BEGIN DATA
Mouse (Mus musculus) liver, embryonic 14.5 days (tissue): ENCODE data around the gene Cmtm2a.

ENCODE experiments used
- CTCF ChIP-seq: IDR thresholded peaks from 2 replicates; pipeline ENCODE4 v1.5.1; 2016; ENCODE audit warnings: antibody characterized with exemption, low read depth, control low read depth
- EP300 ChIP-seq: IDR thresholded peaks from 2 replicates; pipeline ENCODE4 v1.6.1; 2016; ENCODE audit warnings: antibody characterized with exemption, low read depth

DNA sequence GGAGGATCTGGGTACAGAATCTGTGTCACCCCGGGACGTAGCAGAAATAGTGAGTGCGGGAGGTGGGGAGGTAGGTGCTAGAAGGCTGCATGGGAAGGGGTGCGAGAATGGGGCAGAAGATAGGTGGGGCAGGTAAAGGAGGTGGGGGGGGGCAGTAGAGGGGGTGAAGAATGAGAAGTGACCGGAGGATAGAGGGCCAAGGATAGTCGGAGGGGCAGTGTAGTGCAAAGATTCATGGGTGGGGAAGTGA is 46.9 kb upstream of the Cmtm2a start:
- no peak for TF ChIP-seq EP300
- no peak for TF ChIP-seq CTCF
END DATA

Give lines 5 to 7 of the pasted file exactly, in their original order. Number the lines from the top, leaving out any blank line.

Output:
DNA sequence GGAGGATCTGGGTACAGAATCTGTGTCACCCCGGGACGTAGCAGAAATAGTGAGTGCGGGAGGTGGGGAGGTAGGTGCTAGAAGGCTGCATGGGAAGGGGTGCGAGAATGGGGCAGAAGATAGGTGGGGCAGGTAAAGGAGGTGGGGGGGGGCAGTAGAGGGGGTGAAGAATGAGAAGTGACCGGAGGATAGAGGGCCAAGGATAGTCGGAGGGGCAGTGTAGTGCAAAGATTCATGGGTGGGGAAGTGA is 46.9 kb upstream of the Cmtm2a start:
- no peak for TF ChIP-seq EP300
- no peak for TF ChIP-seq CTCF